Frequently Asked Questions About Gun Trafficking







Getty/Ronaldo Schemidt: View of seized weapons before being destroyed at the workshops of the Mexican secretary of defense in Mexico City on August 18, 2010.

What is gun trafficking? Gun trafficking is the movement of guns from legal to illegal streams of commerce and occurs both within states and across state lines. As former Bureau of Alcohol, Tobacco, Firearms and Explosives (ATF) Director Bradley Buckles stated in a 2000 report, “Virtually every crime gun in the United States starts off as a legal firearm,” making the need to prevent gun trafficking a crucial part of a comprehensive approach to reducing gun-related crime. Guns are diverted into illegal gun markets in three common ways: straw purchases secondary sales through private sellers and theft from individual gun owners or firearm dealers. Straw purchasing occurs when an individual who is not prohibited from buying a gun purchases a firearm on behalf of someone else—usually someone who is prohibited by law from purchasing or possessing a firearm. For example, in February 2020, a 41-year-old male purchased firearms in Virginia on behalf of a third party who then resold the firearm to a man in New York City. In another case, in September 2018, ATF arrested and charged five individuals who had purchased 30 firearms on behalf of prohibited buyers in Vermont—firearms that the ATF believe were smuggled to Boston.Gun diversion also occurs through private gun sales that do not require a background check. Under current federal law, licensed gun dealers are required to conduct a background check prior to every gun sale. However, private individuals who are not so licensed are free to sell guns without a background check. While 22 states and the District of Columbia have acted to close this gap in the law and require a background check for these private sales, 28 states still do not have these requirements.6 This means that individuals who are prohibited from purchasing and possessing a firearm—such as a violent felony conviction or a history of domestic violence—can easily gain access to a gun through private sales and then funnel them to trafficking channels.And finally, gun diversion often occurs through gun theft. An estimated 300,000 guns are stolen from gun dealers and private gun owners every year and are then frequently used in the commission of violent crimes. Data from ATF show that, from 2012 to 2019, more than 17,000 firearms recovered and traced after use in a crime had been reported stolen or missing by licensed gun dealers.
What are some common signs of gun trafficking that appear in ATF data?While there are minimal data about gun trafficking in the United States, some indicators of trafficking activity are ascertainable by analyzing ATF data about guns that are recovered in connection with violent crime and traced to determine their origin. One such indicator is “time to crime”—the time that elapses between when a gun is first purchased at retail and when it is used in connection with a crime. Because the purchase of a gun shortly before it is used in a crime suggests that it was purchased for that intent, law enforcement officials consider guns that have a time to crime of three years or less to be likely objects of trafficking. Nationally, 110,700 recovered crime guns had a short time to crime in 2019, compared with 46,755 in 2012—a 137 percent increase. However, states vary widely when it comes to average time to crime, suggesting that some states have a larger problem than others when it comes to gun trafficking. A 2018 analysis by The Trace found that the states that exported the highest share of short time-to-crime guns of one year or less were Nevada, Missouri, and Virginia.A second sign of gun trafficking is the movement of guns across state lines before their use in a crime. According to data from ATF, from 2010 to 2019, 29 percent of total crime guns recovered and traced were first purchased from a licensed gun dealer in a state other than the one in which the crime was committed. Close to 50 percent of these firearms originated in just 10 states: Georgia, Texas, Virginia, Florida, Arizona, Indiana, North Carolina, Pennsylvania, South Carolina, and Ohio. The flow of guns tends to move from states with weaker gun laws to those with stronger gun laws. In New Jersey and New York—two states with some of the strongest gun laws in the country according to the Giffords Law Center Gun Law Scorecard—79 percent and 72 percent of recovered crime guns originated out of state, respectively. Similarly, close to 50 percent of crime guns recovered in Illinois originate out of state, with 15 percent alone coming from the state of Indiana.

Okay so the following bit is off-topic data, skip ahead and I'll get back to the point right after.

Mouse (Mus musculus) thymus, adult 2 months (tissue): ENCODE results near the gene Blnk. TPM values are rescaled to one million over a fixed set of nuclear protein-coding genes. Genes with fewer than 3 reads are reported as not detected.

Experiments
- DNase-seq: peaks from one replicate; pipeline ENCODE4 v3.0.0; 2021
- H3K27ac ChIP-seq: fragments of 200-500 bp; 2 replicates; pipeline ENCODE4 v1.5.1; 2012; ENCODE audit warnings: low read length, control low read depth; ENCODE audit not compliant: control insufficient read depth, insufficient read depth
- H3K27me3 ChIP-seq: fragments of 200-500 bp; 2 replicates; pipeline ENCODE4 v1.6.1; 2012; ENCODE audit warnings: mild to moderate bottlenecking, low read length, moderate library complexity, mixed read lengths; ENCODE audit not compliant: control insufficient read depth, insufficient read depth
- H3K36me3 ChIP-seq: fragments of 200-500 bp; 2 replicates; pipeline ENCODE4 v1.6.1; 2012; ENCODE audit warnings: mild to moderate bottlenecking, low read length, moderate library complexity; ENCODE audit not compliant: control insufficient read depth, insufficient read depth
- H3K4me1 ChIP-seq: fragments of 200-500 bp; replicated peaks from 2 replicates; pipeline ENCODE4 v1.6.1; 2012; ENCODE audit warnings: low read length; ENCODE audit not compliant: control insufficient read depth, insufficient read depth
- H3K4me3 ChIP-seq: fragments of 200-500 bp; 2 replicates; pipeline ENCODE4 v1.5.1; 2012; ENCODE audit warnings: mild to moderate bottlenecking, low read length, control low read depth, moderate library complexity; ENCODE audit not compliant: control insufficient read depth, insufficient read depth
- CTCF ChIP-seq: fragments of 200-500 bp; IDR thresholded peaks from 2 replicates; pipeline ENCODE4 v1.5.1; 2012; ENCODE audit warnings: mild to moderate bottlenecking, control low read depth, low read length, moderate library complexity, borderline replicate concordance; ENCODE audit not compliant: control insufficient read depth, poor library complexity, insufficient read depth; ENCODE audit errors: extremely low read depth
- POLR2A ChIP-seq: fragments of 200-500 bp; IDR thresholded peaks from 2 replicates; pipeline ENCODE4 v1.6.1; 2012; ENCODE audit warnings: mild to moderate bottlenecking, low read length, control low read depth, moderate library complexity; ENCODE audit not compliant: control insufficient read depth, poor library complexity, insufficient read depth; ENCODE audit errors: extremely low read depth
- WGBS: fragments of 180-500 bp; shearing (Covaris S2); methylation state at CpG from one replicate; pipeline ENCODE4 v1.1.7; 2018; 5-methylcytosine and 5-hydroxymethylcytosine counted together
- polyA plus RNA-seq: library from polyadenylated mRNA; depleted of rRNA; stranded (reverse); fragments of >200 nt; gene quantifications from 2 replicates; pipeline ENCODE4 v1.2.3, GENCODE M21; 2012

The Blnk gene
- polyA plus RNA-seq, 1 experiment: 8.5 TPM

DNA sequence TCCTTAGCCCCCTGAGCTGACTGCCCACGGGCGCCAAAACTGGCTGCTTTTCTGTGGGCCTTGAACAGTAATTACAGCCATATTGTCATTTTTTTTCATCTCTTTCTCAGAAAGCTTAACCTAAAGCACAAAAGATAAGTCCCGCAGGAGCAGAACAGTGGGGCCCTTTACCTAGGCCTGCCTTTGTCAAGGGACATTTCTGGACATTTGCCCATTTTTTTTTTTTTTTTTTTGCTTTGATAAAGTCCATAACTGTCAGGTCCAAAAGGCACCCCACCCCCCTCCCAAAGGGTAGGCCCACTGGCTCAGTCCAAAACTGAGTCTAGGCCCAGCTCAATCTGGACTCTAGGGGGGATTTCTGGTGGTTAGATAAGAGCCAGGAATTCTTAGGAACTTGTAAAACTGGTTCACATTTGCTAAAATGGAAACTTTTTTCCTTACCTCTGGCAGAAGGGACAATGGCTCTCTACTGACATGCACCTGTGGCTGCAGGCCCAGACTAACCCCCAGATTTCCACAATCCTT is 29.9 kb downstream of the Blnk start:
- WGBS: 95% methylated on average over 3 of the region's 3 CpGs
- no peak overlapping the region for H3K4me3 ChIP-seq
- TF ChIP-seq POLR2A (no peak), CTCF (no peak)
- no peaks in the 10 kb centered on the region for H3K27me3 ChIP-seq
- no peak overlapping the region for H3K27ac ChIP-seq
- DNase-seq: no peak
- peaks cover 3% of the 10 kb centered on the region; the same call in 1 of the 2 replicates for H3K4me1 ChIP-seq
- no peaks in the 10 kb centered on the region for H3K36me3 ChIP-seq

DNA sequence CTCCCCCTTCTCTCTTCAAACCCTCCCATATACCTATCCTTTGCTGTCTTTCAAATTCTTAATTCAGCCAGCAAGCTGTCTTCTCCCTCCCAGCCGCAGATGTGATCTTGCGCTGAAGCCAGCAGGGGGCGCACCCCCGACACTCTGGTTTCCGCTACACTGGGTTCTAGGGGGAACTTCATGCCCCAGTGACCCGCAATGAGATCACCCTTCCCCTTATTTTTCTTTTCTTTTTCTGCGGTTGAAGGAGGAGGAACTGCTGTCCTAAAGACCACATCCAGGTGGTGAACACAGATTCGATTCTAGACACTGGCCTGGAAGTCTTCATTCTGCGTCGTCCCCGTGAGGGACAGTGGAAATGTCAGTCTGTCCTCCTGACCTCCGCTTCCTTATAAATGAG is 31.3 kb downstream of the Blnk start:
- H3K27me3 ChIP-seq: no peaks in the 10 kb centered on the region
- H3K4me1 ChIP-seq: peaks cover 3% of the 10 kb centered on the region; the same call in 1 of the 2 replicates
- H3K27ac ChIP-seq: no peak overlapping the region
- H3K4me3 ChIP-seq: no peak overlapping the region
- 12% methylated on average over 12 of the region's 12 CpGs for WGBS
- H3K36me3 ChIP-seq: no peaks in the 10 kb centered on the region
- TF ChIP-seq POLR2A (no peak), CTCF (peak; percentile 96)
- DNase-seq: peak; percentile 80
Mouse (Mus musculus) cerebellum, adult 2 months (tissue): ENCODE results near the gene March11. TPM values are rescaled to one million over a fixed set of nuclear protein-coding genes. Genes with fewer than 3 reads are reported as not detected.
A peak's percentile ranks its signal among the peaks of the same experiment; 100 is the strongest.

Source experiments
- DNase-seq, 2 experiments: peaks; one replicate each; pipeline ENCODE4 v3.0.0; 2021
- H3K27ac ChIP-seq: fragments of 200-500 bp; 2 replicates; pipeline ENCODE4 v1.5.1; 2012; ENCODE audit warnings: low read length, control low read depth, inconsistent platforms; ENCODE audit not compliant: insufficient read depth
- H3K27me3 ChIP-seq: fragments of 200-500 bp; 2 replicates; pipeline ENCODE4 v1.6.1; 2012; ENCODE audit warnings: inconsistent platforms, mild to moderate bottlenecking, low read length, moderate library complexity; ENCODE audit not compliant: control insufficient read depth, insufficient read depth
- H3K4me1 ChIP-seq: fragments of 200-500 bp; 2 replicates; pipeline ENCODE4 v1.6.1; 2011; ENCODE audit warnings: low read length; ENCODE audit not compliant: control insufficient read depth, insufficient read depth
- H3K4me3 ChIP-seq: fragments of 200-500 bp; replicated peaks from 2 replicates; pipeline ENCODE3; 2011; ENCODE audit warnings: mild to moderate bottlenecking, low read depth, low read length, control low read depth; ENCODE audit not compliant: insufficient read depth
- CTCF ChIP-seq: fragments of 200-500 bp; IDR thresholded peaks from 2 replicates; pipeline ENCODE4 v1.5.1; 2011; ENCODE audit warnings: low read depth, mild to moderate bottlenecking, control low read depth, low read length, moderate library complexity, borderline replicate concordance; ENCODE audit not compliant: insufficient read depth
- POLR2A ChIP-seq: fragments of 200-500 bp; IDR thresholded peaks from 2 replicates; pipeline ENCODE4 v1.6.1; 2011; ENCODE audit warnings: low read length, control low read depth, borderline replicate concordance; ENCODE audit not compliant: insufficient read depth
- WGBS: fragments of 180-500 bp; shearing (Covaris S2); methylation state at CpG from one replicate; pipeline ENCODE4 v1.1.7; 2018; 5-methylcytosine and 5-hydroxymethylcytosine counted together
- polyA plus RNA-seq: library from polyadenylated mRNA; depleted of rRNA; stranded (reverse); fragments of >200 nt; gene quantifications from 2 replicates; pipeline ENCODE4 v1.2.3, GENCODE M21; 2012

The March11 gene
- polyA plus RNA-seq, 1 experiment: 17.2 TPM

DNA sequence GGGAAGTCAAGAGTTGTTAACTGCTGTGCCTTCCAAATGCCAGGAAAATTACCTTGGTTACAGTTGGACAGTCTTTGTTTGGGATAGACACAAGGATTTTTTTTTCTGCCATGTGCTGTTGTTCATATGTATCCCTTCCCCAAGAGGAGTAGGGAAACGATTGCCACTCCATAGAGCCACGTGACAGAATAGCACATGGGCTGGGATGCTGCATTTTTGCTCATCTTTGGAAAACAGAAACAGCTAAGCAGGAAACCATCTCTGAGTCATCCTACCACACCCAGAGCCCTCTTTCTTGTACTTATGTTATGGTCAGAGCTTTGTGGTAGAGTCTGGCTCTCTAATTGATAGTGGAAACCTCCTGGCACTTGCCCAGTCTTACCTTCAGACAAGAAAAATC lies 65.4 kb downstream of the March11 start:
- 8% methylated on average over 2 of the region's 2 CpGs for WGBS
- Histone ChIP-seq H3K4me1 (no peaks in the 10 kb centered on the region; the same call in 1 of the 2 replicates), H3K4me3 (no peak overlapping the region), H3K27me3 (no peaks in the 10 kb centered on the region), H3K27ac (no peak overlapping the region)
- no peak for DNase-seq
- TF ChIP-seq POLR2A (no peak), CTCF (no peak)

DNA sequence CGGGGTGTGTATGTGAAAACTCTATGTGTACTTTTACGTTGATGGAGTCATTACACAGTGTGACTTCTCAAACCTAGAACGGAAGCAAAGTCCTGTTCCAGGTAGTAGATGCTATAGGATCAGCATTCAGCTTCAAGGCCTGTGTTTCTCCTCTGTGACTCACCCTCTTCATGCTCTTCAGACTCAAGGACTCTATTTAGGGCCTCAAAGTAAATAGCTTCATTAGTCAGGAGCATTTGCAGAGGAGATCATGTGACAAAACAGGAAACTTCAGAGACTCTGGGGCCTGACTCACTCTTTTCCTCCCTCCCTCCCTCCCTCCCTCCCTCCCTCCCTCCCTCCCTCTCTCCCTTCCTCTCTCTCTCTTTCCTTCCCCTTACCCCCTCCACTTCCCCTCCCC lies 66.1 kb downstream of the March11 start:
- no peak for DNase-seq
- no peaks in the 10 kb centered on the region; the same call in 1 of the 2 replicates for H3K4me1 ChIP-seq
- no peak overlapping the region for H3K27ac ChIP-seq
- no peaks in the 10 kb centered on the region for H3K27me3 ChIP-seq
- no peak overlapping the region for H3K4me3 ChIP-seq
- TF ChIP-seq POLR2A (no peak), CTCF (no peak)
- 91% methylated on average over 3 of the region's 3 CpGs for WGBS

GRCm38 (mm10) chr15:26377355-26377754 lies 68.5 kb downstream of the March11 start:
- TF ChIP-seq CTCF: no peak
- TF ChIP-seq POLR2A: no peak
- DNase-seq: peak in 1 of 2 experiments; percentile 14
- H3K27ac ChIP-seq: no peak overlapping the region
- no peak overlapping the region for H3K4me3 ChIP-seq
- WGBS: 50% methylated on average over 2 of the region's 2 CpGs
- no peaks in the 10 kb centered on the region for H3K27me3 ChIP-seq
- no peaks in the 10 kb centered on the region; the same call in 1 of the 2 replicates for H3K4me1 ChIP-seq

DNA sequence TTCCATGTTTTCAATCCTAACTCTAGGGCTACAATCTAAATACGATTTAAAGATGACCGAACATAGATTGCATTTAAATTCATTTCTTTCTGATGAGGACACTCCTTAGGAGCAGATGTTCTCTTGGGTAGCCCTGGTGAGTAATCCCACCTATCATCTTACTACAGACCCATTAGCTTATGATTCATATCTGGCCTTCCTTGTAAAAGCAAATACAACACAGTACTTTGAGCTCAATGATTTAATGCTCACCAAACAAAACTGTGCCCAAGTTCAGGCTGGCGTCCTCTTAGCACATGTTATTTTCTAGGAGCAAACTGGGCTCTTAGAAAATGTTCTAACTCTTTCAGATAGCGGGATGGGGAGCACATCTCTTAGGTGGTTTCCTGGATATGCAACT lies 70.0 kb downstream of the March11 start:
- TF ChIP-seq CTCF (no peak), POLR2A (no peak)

Is international gun trafficking also a problem?
Yes. The biggest recipients of U.S. guns are Canada and Mexico. From 2014 to 2019, there were more than 11,000 firearms recovered in Canada that originated in the United States. Tragically, some firearms used in Canada’s worst mass shooting—perpetrated in Nova Scotia in April 2020—were acquired in Maine and later smuggled into Canada.15 And, from 2014 to 2019, more than 70,000 U.S. guns were recovered in Mexico.16 However, the number of recovered and traced firearms could represent only a small portion of the large number of firearms that are trafficked across the U.S.-Mexico border every year. A 2013 study found that, between 2010 and 2012, close to 213,000 firearms were purchased annually in the United States and subsequently trafficked to Mexico.17 In fact, the Mexican government has sued American manufacturers for allegedly facilitating and marketing the sale of firearms to criminal groups in Mexico.
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